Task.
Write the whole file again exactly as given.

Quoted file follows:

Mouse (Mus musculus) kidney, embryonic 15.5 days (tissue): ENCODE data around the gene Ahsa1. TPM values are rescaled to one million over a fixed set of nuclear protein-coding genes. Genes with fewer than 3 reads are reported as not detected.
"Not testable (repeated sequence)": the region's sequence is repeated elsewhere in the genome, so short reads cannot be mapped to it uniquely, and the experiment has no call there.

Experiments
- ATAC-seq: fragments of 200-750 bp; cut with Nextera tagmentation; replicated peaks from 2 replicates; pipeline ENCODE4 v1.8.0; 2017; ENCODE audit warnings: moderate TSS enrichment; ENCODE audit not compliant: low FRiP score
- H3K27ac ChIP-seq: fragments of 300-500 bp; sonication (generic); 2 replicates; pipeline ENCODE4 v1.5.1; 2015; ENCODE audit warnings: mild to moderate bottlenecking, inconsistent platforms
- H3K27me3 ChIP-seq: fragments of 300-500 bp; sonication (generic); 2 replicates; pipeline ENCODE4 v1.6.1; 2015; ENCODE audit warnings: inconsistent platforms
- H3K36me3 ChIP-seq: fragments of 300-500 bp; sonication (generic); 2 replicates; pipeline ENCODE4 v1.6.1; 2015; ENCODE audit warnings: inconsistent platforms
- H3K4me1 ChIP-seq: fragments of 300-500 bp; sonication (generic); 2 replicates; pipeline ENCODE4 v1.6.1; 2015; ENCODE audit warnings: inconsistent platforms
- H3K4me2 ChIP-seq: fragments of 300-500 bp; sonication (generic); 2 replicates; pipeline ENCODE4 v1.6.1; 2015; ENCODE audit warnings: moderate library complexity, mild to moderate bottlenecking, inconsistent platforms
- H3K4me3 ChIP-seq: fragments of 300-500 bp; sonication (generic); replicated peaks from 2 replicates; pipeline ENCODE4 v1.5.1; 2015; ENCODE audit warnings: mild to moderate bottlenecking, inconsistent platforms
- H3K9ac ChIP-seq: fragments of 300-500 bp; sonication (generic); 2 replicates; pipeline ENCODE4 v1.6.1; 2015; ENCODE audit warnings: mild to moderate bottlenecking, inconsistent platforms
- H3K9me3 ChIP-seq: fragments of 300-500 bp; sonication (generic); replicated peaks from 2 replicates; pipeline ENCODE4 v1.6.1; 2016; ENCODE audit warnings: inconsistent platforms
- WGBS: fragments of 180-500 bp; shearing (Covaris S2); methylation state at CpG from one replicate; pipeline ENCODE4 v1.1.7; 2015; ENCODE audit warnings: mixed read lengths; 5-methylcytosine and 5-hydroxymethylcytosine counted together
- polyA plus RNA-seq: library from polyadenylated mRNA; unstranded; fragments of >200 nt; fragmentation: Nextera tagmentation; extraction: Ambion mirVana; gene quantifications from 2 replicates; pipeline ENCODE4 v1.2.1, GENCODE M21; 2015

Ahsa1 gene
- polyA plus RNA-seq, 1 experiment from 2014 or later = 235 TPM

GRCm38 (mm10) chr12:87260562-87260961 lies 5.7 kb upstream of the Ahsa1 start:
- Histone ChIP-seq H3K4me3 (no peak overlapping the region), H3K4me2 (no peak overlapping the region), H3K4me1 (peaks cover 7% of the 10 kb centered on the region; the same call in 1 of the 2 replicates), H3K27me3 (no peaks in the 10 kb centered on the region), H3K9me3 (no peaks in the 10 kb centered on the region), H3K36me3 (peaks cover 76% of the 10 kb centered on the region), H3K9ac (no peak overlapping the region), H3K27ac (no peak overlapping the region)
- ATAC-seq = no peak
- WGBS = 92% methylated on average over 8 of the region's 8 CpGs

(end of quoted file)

Mouse (Mus musculus) kidney, embryonic 15.5 days (tissue): ENCODE data around the gene Ahsa1. TPM values are rescaled to one million over a fixed set of nuclear protein-coding genes. Genes with fewer than 3 reads are reported as not detected.
"Not testable (repeated sequence)": the region's sequence is repeated elsewhere in the genome, so short reads cannot be mapped to it uniquely, and the experiment has no call there.

Experiments
- ATAC-seq: fragments of 200-750 bp; cut with Nextera tagmentation; replicated peaks from 2 replicates; pipeline ENCODE4 v1.8.0; 2017; ENCODE audit warnings: moderate TSS enrichment; ENCODE audit not compliant: low FRiP score
- H3K27ac ChIP-seq: fragments of 300-500 bp; sonication (generic); 2 replicates; pipeline ENCODE4 v1.5.1; 2015; ENCODE audit warnings: mild to moderate bottlenecking, inconsistent platforms
- H3K27me3 ChIP-seq: fragments of 300-500 bp; sonication (generic); 2 replicates; pipeline ENCODE4 v1.6.1; 2015; ENCODE audit warnings: inconsistent platforms
- H3K36me3 ChIP-seq: fragments of 300-500 bp; sonication (generic); 2 replicates; pipeline ENCODE4 v1.6.1; 2015; ENCODE audit warnings: inconsistent platforms
- H3K4me1 ChIP-seq: fragments of 300-500 bp; sonication (generic); 2 replicates; pipeline ENCODE4 v1.6.1; 2015; ENCODE audit warnings: inconsistent platforms
- H3K4me2 ChIP-seq: fragments of 300-500 bp; sonication (generic); 2 replicates; pipeline ENCODE4 v1.6.1; 2015; ENCODE audit warnings: moderate library complexity, mild to moderate bottlenecking, inconsistent platforms
- H3K4me3 ChIP-seq: fragments of 300-500 bp; sonication (generic); replicated peaks from 2 replicates; pipeline ENCODE4 v1.5.1; 2015; ENCODE audit warnings: mild to moderate bottlenecking, inconsistent platforms
- H3K9ac ChIP-seq: fragments of 300-500 bp; sonication (generic); 2 replicates; pipeline ENCODE4 v1.6.1; 2015; ENCODE audit warnings: mild to moderate bottlenecking, inconsistent platforms
- H3K9me3 ChIP-seq: fragments of 300-500 bp; sonication (generic); replicated peaks from 2 replicates; pipeline ENCODE4 v1.6.1; 2016; ENCODE audit warnings: inconsistent platforms
- WGBS: fragments of 180-500 bp; shearing (Covaris S2); methylation state at CpG from one replicate; pipeline ENCODE4 v1.1.7; 2015; ENCODE audit warnings: mixed read lengths; 5-methylcytosine and 5-hydroxymethylcytosine counted together
- polyA plus RNA-seq: library from polyadenylated mRNA; unstranded; fragments of >200 nt; fragmentation: Nextera tagmentation; extraction: Ambion mirVana; gene quantifications from 2 replicates; pipeline ENCODE4 v1.2.1, GENCODE M21; 2015

Ahsa1 gene
- polyA plus RNA-seq, 1 experiment from 2014 or later = 235 TPM

GRCm38 (mm10) chr12:87260562-87260961 lies 5.7 kb upstream of the Ahsa1 start:
- Histone ChIP-seq H3K4me3 (no peak overlapping the region), H3K4me2 (no peak overlapping the region), H3K4me1 (peaks cover 7% of the 10 kb centered on the region; the same call in 1 of the 2 replicates), H3K27me3 (no peaks in the 10 kb centered on the region), H3K9me3 (no peaks in the 10 kb centered on the region), H3K36me3 (peaks cover 76% of the 10 kb centered on the region), H3K9ac (no peak overlapping the region), H3K27ac (no peak overlapping the region)
- ATAC-seq = no peak
- WGBS = 92% methylated on average over 8 of the region's 8 CpGs